EDINA, Minn. (WCCO) — Pulling up to emergency room doors has been a consistent site for sick Minnesotans this year, even for medical professionals.
“We were as prepared for flu season as we possibly could be,” Dr. Shane McAllister said as he explained how he, his wife and their 9-month-old son all received the flu vaccine this season. McAllister is an infectious disease specialist.
Despite taking that precaution, he said his son came down with the virus.
“I got a call from daycare that he had a 102 (degree) fever. And when we picked him up he was glassy eyed and listless, definitely not himself,” said Dr. McAllister.
He immediately checked his son into the ER at Masonic Children’s Hospital in Minneapolis. After getting diagnosed with the flu, Dr. McAllister said his son was treated with Tamiflu and was healthy within a few days.
“We will continue to give him the flu vaccine every year but I do hope that we have better one to offer very soon,” he said.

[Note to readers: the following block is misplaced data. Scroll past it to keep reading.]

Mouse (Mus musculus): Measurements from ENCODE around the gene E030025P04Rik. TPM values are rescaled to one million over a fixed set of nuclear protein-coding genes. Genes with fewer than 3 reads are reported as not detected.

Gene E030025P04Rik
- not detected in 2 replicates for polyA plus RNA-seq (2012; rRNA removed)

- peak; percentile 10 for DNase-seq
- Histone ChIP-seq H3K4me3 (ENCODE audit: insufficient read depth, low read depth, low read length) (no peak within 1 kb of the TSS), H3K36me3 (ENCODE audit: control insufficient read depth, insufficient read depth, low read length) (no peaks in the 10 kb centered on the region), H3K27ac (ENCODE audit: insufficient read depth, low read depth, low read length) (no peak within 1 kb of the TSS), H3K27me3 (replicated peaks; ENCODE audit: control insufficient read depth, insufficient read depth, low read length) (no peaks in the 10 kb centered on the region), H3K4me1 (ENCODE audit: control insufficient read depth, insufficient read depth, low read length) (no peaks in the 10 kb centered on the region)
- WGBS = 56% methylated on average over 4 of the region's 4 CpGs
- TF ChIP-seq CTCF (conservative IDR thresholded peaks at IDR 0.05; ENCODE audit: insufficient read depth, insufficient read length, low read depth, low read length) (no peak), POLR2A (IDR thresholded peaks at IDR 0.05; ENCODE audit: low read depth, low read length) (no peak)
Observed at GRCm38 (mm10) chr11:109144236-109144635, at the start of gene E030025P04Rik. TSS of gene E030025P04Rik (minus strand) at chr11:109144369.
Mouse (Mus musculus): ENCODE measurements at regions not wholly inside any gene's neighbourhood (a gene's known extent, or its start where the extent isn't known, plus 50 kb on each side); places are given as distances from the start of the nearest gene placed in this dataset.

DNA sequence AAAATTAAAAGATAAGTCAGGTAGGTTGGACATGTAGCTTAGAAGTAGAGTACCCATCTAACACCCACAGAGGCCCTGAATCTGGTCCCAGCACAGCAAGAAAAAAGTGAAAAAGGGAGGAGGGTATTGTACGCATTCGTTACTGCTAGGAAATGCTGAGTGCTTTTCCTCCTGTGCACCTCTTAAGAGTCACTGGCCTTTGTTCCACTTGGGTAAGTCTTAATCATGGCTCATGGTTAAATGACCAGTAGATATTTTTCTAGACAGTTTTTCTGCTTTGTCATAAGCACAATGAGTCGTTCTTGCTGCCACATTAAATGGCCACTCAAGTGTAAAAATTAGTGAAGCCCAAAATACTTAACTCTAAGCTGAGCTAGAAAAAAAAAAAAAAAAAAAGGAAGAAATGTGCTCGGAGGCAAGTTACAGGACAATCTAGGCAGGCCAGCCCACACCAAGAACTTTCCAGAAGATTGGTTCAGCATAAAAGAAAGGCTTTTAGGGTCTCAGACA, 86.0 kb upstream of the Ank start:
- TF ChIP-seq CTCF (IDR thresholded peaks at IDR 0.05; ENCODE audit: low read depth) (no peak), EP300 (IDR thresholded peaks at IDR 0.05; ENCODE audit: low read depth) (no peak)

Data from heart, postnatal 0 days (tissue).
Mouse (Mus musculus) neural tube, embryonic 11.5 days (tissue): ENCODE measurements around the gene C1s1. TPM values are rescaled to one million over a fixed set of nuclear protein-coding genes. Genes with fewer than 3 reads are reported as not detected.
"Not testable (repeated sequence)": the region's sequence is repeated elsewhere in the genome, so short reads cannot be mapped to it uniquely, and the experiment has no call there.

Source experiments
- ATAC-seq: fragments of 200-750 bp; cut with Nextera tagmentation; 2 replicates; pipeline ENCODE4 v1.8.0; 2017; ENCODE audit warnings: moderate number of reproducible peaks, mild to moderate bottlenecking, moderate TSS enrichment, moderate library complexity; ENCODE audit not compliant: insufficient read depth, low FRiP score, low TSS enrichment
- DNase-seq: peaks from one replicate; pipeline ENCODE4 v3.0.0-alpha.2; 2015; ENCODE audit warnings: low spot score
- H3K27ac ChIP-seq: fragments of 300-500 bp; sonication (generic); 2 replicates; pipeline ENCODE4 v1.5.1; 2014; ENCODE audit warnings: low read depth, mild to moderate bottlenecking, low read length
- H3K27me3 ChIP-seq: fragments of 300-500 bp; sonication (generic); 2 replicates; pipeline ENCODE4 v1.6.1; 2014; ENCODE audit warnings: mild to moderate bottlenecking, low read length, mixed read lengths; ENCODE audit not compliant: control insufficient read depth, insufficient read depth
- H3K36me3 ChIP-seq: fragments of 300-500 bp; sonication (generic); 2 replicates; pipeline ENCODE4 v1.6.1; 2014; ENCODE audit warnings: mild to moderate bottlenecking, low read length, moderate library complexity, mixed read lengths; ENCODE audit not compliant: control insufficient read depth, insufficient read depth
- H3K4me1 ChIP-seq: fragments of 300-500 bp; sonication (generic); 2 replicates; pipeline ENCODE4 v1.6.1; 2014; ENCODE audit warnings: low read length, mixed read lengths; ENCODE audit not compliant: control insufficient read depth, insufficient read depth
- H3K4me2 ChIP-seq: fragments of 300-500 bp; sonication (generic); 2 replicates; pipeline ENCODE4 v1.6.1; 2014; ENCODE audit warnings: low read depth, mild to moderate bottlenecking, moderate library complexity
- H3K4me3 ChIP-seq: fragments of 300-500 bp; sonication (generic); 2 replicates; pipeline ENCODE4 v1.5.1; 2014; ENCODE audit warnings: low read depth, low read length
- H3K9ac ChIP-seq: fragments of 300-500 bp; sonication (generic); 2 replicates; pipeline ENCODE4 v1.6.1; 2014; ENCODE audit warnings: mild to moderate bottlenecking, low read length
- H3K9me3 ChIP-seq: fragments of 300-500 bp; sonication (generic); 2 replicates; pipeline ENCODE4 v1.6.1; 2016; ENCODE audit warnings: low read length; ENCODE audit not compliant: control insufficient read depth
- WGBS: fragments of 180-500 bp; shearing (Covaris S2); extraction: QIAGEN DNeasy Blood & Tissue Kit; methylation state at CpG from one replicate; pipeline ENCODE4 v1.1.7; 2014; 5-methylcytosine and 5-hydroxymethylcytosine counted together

The current vaccine is reportedly only 10 to 60 percent effective.
Senator Amy Klobuchar wants to change that through a bill named the Flu Vaccine Act, which would call for more research on a better vaccine at the National Institute of Health. She made the announcement at Fairview Hospital in Edina, surrounded by several health professionals who hope to aid her in the bill’s goal.
“Funding research to improve flu vaccinations is critical in keeping our society healthy. We need to get to a point where the viruses have to work to keep up with us,” said Dr. Kevin Nelson, a family medicine doctor with Fairview Physician Associates.
One child in Minnesota has died from the flu. The Centers for Disease Control recently reported one in 10 deaths in the country have been linked to flu or pneumonia.
“There have also been 400 outbreaks of flu in Minnesota’s schools and over 130 outbreaks in long-term care facilities,” said Dave Johnson, epidemiology manager for Hennepin County Public Health.
Senator Klobuchar and other lawmakers will introduce the Flu Vaccine Act this week. She said she continues to push the Food and Drug Administration to fix the IV bag and saline shortage in the U.S., which has adversely affected flu symptom treatment.